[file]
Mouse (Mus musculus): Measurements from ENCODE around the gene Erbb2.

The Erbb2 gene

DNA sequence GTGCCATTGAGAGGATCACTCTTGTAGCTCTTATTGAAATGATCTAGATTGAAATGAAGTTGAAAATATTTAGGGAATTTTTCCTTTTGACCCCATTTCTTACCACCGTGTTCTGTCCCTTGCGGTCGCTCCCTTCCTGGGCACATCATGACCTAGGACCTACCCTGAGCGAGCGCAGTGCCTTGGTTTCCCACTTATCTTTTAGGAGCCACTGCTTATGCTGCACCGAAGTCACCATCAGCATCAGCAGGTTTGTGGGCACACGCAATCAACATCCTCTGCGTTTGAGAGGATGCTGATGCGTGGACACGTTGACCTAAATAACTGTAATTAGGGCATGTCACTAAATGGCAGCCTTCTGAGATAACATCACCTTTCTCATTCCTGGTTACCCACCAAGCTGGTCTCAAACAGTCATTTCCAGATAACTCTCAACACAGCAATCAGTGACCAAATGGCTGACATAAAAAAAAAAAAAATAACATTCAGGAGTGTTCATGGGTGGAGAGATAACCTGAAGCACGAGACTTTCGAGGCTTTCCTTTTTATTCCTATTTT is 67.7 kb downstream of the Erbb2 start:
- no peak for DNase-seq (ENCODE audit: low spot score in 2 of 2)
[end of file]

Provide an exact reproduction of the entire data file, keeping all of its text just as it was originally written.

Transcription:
Mouse (Mus musculus): Measurements from ENCODE around the gene Erbb2.

The Erbb2 gene

DNA sequence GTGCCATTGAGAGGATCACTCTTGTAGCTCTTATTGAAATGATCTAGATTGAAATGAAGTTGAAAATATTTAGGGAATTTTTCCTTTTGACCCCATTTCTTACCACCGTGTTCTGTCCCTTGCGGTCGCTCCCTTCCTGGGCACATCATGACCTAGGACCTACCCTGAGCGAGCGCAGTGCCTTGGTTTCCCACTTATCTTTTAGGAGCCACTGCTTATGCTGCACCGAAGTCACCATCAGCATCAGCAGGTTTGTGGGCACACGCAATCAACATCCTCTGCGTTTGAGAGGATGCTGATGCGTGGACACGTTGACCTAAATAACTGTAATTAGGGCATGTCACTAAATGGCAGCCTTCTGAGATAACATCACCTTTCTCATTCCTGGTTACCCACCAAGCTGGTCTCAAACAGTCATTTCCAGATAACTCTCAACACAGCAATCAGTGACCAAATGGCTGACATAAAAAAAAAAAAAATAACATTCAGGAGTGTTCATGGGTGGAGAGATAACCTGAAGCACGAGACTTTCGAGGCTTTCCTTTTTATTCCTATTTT is 67.7 kb downstream of the Erbb2 start:
- no peak for DNase-seq (ENCODE audit: low spot score in 2 of 2)